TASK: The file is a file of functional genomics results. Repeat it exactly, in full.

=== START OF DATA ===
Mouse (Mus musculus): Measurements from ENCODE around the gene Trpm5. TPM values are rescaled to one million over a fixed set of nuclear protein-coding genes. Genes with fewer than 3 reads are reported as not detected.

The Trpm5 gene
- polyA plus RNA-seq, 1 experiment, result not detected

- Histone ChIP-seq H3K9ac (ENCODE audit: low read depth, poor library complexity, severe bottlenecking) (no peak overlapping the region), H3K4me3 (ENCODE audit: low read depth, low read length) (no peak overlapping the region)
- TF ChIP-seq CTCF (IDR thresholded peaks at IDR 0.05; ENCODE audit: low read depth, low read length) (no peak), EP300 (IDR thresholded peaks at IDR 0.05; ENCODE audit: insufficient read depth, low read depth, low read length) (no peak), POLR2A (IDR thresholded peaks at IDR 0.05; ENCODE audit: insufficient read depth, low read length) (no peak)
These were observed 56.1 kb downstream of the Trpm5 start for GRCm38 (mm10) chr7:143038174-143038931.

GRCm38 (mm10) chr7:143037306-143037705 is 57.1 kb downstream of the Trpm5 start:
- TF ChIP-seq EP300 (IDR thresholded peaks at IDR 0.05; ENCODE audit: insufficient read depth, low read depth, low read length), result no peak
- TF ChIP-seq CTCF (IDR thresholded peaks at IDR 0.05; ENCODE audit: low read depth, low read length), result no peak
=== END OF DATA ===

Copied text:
Mouse (Mus musculus): Measurements from ENCODE around the gene Trpm5. TPM values are rescaled to one million over a fixed set of nuclear protein-coding genes. Genes with fewer than 3 reads are reported as not detected.

The Trpm5 gene
- polyA plus RNA-seq, 1 experiment, result not detected

- Histone ChIP-seq H3K9ac (ENCODE audit: low read depth, poor library complexity, severe bottlenecking) (no peak overlapping the region), H3K4me3 (ENCODE audit: low read depth, low read length) (no peak overlapping the region)
- TF ChIP-seq CTCF (IDR thresholded peaks at IDR 0.05; ENCODE audit: low read depth, low read length) (no peak), EP300 (IDR thresholded peaks at IDR 0.05; ENCODE audit: insufficient read depth, low read depth, low read length) (no peak), POLR2A (IDR thresholded peaks at IDR 0.05; ENCODE audit: insufficient read depth, low read length) (no peak)
These were observed 56.1 kb downstream of the Trpm5 start for GRCm38 (mm10) chr7:143038174-143038931.

GRCm38 (mm10) chr7:143037306-143037705 is 57.1 kb downstream of the Trpm5 start:
- TF ChIP-seq EP300 (IDR thresholded peaks at IDR 0.05; ENCODE audit: insufficient read depth, low read depth, low read length), result no peak
- TF ChIP-seq CTCF (IDR thresholded peaks at IDR 0.05; ENCODE audit: low read depth, low read length), result no peak